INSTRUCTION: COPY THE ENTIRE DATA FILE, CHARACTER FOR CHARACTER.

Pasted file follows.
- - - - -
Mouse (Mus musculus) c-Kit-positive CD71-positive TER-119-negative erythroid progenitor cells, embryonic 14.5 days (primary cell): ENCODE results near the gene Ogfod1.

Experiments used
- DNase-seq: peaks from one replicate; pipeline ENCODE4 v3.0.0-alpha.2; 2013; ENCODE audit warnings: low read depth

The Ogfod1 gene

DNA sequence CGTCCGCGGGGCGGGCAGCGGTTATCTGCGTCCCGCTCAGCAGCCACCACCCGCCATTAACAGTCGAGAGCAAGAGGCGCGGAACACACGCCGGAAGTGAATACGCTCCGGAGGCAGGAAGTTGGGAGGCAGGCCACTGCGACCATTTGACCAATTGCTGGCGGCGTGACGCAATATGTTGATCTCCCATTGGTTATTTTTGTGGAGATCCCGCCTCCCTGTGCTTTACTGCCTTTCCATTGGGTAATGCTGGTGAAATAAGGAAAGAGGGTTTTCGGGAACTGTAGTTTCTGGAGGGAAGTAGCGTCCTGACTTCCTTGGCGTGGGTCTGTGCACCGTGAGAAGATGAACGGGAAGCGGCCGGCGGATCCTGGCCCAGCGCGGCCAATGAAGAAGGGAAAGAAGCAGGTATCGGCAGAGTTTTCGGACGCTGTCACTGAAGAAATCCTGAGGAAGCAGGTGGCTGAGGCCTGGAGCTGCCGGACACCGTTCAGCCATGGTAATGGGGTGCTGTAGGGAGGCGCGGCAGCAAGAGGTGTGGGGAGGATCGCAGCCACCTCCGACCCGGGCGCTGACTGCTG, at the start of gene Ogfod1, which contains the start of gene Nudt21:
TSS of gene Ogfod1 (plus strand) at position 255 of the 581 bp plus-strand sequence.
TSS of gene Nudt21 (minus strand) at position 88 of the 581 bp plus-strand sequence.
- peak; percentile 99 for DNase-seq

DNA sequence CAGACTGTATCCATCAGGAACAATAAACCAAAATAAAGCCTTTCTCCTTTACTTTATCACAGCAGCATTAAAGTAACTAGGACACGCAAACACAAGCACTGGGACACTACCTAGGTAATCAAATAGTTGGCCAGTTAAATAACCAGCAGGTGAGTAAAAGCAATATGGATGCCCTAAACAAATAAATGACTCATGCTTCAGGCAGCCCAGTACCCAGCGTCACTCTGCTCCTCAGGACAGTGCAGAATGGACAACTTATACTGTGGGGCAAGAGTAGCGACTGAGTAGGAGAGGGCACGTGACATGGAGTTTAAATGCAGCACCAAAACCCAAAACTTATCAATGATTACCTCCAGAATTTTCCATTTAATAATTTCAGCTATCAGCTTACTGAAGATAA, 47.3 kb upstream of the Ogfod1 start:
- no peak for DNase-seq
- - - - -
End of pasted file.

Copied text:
Mouse (Mus musculus) c-Kit-positive CD71-positive TER-119-negative erythroid progenitor cells, embryonic 14.5 days (primary cell): ENCODE results near the gene Ogfod1.

Experiments used
- DNase-seq: peaks from one replicate; pipeline ENCODE4 v3.0.0-alpha.2; 2013; ENCODE audit warnings: low read depth

The Ogfod1 gene

DNA sequence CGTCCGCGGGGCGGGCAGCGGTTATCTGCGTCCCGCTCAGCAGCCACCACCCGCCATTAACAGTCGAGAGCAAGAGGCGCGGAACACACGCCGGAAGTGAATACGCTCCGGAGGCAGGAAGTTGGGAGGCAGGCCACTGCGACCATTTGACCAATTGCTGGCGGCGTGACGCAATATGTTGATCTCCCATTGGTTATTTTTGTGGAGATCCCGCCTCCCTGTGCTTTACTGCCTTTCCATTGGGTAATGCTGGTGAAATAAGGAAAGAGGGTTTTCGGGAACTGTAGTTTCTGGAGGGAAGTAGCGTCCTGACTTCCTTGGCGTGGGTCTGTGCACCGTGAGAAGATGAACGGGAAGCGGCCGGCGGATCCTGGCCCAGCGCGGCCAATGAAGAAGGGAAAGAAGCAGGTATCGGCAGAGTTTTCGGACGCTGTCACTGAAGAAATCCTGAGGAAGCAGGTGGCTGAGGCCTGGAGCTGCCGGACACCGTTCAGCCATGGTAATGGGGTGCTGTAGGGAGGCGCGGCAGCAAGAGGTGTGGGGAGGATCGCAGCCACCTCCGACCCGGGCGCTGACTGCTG, at the start of gene Ogfod1, which contains the start of gene Nudt21:
TSS of gene Ogfod1 (plus strand) at position 255 of the 581 bp plus-strand sequence.
TSS of gene Nudt21 (minus strand) at position 88 of the 581 bp plus-strand sequence.
- peak; percentile 99 for DNase-seq

DNA sequence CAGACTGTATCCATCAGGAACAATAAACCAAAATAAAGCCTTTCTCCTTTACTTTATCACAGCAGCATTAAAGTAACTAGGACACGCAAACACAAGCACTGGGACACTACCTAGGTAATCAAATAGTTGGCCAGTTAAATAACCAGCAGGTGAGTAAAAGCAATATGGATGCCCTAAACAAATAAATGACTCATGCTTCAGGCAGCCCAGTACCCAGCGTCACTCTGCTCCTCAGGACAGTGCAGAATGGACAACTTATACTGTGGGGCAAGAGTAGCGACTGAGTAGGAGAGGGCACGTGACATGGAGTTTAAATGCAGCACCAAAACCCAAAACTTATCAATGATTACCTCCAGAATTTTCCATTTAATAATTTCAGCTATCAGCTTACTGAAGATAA, 47.3 kb upstream of the Ogfod1 start:
- no peak for DNase-seq